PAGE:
Monday, February 8, 2010

Why Super Bowl is America's Answer to the FA Cup

As it got closer to Super Bowl XLIV, my plan was to watch the game at home, eat pizza, and drink Red Stripe beer.
Then I realized I had a replica Archie Manning jersey, a "Go Saints" placard and a CBS Super Bowl hat.
You just can't let that go to I didn't.
I went to the MVP sports bar at 17th and Capitol, and had a great time. I was allowed to drink three glasses of lemonade at the bar, and enjoyed a nice view of the game. I also discovered its bathrooms have TV's just above the sinks. That way, you don't miss a thing. I don't think any other sports bar has that, but it convinced me to come back soon.
It was really noisy, and I didn't get an idea of how the Who did. The stage looked cool, though. As I am typing this, I am hearing the band through YouTube (before they take it down, of course). They do sound old, and I am sure anyone younger than 50 must have thought the show was really a 12-minute ad for CSI. It also makes you wonder who has aged more gracefully, the Who or the Rolling Stones. Now, halfway through "Baba O'Riley," Roger Daltry is recovering well.

I had suggested through Twitter than getting someone who is, say, not quite 40, should be the halftime guest. I remember a classic performance of "Message in a Bottle" with Sting and No Doubt in Super Bowl XXXVII. Damn the Wardrobe Malfunction that ruined everything, the NFL should trust musicians younger than 40 to perform at halftime. Let's have Pink do her act that she did at the Grammys. She'd still be covered up. Green Day is approaching statesmen status with a Broadway show coming up. My guess is the closest they'll get to having a current star at halftime is Taylor Swift, especially when Super Bowl XLV comes to Dallas. She can lip-synch through the event, as others have before. If her real voice improves in the next year, so much the better. The only other possibility would be the Dixie Chicks, and wouldn't that be interesting? It would also make more sense because they're from Texas.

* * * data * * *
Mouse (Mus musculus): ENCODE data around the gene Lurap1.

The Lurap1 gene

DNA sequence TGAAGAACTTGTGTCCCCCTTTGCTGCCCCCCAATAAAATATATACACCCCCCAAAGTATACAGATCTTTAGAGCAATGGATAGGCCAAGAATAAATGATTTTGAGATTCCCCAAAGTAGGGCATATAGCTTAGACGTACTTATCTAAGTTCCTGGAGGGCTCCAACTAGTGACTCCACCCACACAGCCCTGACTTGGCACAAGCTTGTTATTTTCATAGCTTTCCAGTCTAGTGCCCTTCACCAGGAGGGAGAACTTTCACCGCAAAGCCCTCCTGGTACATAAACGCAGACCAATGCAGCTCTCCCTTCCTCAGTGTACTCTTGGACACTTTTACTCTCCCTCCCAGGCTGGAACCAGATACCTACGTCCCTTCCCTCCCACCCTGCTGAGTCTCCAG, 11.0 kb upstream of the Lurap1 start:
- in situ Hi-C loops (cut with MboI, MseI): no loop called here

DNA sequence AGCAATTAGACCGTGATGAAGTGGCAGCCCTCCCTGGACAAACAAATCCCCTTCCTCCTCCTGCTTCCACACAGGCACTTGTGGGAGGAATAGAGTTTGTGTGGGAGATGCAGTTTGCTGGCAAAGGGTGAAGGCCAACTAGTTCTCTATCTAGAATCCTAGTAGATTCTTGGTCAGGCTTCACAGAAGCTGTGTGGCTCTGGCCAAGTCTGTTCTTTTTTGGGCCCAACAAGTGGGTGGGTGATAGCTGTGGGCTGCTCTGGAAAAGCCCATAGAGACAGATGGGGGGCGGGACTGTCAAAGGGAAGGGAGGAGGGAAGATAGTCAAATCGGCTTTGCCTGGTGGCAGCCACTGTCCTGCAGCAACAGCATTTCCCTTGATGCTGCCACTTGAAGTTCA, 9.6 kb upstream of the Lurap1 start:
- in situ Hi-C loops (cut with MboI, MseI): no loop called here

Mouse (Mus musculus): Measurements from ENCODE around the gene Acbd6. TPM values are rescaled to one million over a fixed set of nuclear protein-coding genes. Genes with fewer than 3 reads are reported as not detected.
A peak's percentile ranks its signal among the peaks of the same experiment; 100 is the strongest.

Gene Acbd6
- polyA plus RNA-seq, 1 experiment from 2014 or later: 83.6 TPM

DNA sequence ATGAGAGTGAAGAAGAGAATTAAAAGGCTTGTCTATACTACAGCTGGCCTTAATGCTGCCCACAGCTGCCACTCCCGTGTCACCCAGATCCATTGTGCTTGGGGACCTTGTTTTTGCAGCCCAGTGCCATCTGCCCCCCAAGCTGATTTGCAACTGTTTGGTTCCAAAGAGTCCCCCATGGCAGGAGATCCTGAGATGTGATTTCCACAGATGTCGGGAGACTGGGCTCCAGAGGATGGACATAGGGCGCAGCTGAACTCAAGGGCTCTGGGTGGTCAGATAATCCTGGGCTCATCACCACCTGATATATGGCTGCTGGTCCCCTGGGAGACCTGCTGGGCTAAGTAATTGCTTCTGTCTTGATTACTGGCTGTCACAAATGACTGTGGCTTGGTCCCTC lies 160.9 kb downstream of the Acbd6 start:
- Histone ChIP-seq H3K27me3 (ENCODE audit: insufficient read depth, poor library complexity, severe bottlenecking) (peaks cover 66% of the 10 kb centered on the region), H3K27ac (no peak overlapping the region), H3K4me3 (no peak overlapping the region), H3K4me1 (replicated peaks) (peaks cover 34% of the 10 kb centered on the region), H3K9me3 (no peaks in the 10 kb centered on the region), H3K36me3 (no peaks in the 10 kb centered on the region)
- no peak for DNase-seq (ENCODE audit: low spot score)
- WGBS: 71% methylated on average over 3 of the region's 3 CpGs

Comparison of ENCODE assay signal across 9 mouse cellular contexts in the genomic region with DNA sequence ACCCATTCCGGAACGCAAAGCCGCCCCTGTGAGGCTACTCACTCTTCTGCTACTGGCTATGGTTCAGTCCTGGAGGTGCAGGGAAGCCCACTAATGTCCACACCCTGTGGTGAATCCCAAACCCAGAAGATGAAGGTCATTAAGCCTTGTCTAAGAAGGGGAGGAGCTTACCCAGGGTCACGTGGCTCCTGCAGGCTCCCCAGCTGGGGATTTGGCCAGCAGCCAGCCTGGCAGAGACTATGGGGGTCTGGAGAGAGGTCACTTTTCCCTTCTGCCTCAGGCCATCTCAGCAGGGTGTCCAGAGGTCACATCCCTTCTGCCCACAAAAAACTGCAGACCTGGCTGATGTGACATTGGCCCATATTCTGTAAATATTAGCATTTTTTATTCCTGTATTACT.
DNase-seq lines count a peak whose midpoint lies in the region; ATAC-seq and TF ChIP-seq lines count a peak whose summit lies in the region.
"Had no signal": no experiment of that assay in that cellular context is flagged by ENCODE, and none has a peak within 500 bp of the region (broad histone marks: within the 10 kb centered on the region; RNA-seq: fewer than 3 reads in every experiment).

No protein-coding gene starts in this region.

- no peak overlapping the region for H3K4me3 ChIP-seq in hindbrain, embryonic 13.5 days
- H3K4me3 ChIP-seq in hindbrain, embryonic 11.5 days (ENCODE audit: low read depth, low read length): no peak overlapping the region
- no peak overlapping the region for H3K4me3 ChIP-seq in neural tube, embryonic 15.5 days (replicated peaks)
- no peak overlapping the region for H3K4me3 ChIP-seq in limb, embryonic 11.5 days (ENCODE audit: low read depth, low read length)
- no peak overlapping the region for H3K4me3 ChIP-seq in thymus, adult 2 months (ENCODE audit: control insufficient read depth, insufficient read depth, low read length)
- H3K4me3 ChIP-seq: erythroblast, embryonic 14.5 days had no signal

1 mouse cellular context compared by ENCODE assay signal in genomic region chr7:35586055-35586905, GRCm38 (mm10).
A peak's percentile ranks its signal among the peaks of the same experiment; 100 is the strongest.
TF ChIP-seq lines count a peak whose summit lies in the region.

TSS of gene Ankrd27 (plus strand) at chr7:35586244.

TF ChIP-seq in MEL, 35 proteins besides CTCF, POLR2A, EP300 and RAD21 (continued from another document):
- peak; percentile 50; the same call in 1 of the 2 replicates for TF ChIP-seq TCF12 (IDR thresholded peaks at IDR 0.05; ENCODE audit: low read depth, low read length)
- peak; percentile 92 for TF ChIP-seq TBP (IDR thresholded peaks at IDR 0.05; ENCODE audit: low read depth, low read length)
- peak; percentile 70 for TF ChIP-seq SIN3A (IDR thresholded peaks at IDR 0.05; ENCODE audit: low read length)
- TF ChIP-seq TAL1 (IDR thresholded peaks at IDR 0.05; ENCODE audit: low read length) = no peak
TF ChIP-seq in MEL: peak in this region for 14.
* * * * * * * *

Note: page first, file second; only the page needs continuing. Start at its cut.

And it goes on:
And as I type this, Daltry is now in the zone with "Won't Be Fooled Again". Pink would have been in the zone, too, and the stage wouldn't be more impressive that she was.

The Super Bowl seems to be the one sporting event where people are compelled to see it at a bar rather than at home, unless you're at a friend's hose with chips, buffalo wings and such. I've seen the game a few times from bars, even if they were usually parties sponsored by radio stations. One of the my favorite memories was Super Bowl XXIII, where I saw the game at a bar in Chico. It was the same day as the anniversary of Roe v. Wade, which means a pro-life protest. I covered that for my radio station in Oroville, killing two birds with one stone.

The Olympics are coming up this week, and I have to wonder if bars will be filled when we see out athletes skiing, bobsledding, or even figure skating. I doubt that's likely, but you can expect those events to be on the TVs anyway. If Canada meets the US in the ice hockey final, then you'll see filled sports bars. Canada has a different approach: getting people to see HD coverage at local theaters for a small fee. We, of course, prefer seeing the Olympics at bar for a small fee, also known as buying a round.

It's likely the next big days for sports bars will be the NCAA Basketball Final Four and the World Cup. The latter event will be a bit different because you can expect pubs, rather than typical sports bars, have watching parties. I remember when the US was in the quarterfinals of Korea 2002. The pub close to my house was filled with people eating beans and eggs at 5 AM, hoping the Yanks will reach the semifinals. Since the event will be in South Africa this year, expect a few long lunches when the Americans play.

Make no mistake: the Super Bowl is our version of the FA Cup, Grey Cup, Copa Libertadores final or UEFA Champions League final. It's something that's no fun if you watch it alone. I know that now.

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